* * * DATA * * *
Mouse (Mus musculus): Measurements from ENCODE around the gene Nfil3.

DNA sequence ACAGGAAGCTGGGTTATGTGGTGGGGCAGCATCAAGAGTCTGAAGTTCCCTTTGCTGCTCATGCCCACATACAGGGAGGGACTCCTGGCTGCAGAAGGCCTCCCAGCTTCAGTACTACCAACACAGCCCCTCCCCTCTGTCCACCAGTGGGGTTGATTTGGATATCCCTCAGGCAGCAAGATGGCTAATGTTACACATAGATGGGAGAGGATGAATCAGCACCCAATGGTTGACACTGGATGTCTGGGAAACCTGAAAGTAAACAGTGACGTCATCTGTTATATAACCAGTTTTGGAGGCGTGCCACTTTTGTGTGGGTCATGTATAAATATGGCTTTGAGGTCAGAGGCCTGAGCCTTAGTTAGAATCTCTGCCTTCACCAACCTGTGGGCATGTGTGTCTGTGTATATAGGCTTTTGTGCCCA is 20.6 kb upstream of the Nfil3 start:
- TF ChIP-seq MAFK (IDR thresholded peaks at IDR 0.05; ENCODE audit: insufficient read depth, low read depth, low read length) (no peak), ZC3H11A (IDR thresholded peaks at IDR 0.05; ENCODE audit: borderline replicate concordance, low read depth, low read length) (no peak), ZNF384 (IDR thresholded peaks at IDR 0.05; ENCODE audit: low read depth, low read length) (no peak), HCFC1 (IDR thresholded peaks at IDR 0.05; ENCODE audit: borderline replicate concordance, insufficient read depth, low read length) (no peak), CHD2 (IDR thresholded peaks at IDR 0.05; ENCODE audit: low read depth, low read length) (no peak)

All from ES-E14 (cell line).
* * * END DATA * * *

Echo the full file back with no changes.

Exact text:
Mouse (Mus musculus): Measurements from ENCODE around the gene Nfil3.

DNA sequence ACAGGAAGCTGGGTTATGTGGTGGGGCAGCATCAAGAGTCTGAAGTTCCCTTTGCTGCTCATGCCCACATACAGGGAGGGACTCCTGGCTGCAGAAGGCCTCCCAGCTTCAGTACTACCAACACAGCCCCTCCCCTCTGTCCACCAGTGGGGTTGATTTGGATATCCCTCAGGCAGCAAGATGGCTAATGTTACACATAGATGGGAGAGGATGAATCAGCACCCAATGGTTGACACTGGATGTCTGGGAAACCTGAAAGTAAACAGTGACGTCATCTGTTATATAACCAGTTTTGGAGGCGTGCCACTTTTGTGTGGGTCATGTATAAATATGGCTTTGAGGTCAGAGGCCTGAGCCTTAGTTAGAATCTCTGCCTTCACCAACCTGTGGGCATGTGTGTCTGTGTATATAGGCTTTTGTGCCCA is 20.6 kb upstream of the Nfil3 start:
- TF ChIP-seq MAFK (IDR thresholded peaks at IDR 0.05; ENCODE audit: insufficient read depth, low read depth, low read length) (no peak), ZC3H11A (IDR thresholded peaks at IDR 0.05; ENCODE audit: borderline replicate concordance, low read depth, low read length) (no peak), ZNF384 (IDR thresholded peaks at IDR 0.05; ENCODE audit: low read depth, low read length) (no peak), HCFC1 (IDR thresholded peaks at IDR 0.05; ENCODE audit: borderline replicate concordance, insufficient read depth, low read length) (no peak), CHD2 (IDR thresholded peaks at IDR 0.05; ENCODE audit: low read depth, low read length) (no peak)

All from ES-E14 (cell line).